Nucleated red blood cell counts: not associated with brain injury or outcome.

Pediatric neurology

PubMedID: 14643387

Hamrick SE, Miller SP, Newton NR, Parer JT, Ferriero DM, Barkovich AJ, Partridge JC. Nucleated red blood cell counts: not associated with brain injury or outcome. Pediatr Neurol. 2003;29(4):278-83.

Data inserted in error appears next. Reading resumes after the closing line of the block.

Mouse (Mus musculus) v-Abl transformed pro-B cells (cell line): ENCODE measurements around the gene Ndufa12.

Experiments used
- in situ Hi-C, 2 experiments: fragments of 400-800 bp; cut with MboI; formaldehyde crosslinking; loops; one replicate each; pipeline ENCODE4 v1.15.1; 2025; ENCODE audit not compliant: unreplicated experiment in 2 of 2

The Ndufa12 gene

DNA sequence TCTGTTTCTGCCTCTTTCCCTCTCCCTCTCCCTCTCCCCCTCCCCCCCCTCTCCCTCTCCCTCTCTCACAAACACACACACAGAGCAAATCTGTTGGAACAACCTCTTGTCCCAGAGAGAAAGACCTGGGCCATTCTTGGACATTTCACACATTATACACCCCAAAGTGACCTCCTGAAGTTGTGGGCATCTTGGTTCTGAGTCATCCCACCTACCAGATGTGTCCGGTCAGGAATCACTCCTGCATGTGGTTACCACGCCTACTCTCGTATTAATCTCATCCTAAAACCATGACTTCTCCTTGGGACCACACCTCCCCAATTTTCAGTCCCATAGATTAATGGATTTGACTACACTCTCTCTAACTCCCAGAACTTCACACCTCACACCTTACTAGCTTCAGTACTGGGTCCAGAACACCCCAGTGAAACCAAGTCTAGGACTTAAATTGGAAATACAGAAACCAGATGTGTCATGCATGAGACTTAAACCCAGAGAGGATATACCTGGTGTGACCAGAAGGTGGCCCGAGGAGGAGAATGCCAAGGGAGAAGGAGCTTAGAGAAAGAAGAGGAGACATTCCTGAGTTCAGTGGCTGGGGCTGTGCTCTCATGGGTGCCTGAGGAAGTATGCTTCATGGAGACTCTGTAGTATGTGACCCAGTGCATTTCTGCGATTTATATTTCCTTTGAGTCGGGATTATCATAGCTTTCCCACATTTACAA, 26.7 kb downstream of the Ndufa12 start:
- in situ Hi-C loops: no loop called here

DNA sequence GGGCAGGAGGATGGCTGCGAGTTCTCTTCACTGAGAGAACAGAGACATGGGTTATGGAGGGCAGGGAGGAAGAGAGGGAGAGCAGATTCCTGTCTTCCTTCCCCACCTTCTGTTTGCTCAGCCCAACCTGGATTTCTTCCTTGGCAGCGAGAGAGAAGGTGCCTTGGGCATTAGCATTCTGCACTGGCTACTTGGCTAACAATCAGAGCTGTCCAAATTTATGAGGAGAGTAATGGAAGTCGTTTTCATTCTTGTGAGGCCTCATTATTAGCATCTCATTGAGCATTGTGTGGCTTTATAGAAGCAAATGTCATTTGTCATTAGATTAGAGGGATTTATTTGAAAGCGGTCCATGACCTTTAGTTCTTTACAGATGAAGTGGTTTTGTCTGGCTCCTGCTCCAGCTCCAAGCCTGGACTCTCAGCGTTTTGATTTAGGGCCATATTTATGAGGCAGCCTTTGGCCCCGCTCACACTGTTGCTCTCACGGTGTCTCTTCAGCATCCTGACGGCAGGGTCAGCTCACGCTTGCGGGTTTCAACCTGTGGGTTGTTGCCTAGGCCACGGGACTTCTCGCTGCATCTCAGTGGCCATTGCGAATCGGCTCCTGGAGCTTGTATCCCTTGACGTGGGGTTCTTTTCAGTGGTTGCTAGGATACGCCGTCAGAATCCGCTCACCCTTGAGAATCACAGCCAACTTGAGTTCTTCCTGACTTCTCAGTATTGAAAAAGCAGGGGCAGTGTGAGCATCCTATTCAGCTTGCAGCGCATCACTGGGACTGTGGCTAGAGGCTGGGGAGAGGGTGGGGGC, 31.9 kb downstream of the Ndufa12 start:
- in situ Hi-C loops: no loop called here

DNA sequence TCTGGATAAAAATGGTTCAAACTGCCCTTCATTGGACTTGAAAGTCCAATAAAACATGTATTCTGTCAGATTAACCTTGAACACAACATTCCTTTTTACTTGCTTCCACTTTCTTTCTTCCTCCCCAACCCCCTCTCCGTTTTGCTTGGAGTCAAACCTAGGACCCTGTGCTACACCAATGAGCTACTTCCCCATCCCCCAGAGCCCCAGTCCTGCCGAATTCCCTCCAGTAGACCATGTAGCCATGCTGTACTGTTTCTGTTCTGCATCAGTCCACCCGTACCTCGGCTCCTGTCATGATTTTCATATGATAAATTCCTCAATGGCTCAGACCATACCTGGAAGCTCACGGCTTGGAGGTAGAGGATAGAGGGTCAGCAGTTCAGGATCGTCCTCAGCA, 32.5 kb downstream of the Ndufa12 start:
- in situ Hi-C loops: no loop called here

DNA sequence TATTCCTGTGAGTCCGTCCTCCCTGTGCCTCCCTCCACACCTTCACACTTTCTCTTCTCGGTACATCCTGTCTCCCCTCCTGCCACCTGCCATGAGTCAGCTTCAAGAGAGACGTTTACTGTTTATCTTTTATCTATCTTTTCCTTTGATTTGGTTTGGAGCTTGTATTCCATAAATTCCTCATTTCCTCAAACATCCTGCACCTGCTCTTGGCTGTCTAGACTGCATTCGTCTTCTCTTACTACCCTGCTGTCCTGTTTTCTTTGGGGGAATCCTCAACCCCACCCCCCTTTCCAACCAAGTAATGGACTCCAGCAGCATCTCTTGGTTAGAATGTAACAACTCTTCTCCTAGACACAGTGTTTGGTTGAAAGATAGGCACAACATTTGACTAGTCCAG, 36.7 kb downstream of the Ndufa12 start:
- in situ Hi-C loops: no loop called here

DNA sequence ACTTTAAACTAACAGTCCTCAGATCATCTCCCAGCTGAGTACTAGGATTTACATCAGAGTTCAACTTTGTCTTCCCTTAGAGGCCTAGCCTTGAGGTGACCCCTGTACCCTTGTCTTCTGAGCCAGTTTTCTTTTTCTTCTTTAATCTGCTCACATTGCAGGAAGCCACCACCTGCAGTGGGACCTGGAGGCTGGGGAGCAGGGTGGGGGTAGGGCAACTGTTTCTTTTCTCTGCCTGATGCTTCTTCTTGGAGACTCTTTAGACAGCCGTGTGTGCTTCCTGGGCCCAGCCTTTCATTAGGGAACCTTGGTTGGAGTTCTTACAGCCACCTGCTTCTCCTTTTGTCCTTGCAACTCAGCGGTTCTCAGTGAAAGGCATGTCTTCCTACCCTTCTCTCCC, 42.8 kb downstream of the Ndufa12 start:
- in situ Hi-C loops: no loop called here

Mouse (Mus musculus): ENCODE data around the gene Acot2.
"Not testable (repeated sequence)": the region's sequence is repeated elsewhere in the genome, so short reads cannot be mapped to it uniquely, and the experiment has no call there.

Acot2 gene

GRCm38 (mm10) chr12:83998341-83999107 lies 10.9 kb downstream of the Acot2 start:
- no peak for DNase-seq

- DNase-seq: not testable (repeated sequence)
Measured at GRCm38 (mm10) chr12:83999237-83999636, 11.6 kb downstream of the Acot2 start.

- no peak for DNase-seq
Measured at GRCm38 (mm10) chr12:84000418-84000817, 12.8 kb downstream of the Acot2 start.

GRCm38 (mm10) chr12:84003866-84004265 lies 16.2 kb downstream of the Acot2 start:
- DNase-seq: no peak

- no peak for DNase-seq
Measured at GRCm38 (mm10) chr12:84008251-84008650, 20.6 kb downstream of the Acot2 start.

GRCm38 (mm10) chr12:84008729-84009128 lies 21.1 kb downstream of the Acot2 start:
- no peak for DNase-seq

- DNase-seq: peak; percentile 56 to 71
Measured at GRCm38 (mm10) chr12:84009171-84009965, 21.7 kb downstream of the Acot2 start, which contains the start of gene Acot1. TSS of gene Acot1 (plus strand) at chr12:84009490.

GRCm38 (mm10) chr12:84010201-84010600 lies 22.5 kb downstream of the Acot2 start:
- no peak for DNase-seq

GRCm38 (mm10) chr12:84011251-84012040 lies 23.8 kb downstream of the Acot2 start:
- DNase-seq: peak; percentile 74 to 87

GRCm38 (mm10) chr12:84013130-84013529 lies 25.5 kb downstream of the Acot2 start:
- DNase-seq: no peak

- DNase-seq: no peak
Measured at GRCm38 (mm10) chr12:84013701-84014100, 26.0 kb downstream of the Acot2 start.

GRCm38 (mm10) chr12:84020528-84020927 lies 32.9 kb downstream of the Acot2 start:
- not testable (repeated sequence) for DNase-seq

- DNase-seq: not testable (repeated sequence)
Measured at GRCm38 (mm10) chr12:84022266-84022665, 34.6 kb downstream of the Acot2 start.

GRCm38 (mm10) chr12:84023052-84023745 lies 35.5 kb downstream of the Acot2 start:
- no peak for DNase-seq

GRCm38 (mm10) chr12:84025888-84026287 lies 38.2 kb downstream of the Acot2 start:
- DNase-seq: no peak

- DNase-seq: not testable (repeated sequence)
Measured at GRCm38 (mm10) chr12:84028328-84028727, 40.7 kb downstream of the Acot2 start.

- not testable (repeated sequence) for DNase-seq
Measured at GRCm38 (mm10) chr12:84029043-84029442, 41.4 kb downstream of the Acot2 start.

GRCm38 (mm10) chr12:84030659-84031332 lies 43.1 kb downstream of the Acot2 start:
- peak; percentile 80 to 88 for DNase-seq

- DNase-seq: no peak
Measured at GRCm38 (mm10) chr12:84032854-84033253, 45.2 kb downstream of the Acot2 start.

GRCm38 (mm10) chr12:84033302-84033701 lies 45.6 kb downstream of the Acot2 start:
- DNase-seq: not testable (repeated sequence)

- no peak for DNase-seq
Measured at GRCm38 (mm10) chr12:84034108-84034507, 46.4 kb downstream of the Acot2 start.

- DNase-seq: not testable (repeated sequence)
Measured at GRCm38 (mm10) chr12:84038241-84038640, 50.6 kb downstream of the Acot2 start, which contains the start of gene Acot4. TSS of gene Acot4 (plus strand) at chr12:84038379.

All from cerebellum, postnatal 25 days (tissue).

The objective was to determine whether an elevated nucleated red blood cell count at birth after perinatal depression is associated with brain injury as measured by (1) proton magnetic resonance spectroscopy and (2) abnormal neurodevelopmental outcome at 30 months of age. The nucleated red blood cell counts from the first 24 hours of life were statistically analyzed in 33 term infants enrolled in a prospective study of the value of magnetic resonance imaging for the determination of neurodevelopmental outcome after perinatal depression. Nucleated red blood cell counts were elevated in 13/33 (39%). Abnormal outcome (19/33, 54%) was associated with Score for Neonatal Acute Physiology-Perinatal Extension (P = 0.04), decreased N-acetylaspartate to choline ratio in the basal ganglia (P = 0.009), and increased lactate to choline ratio in the basal ganglia (P = 0.02), but not with cord pH, Apgar score, or nucleated red blood cell value. In a logistic regression model, increasing nucleated red blood cell counts did not increase the odds of an abnormal outcome at 30 months of age (OR 1.02, P = 0.17). In a population of neonates with perinatal depression, the nucleated red blood cell count at birth does not correlate with magnetic resonance spectroscopy or 30-month neurodevelopmental outcome. The nucleated red blood cell count should not be used as a surrogate marker for subsequent brain injury.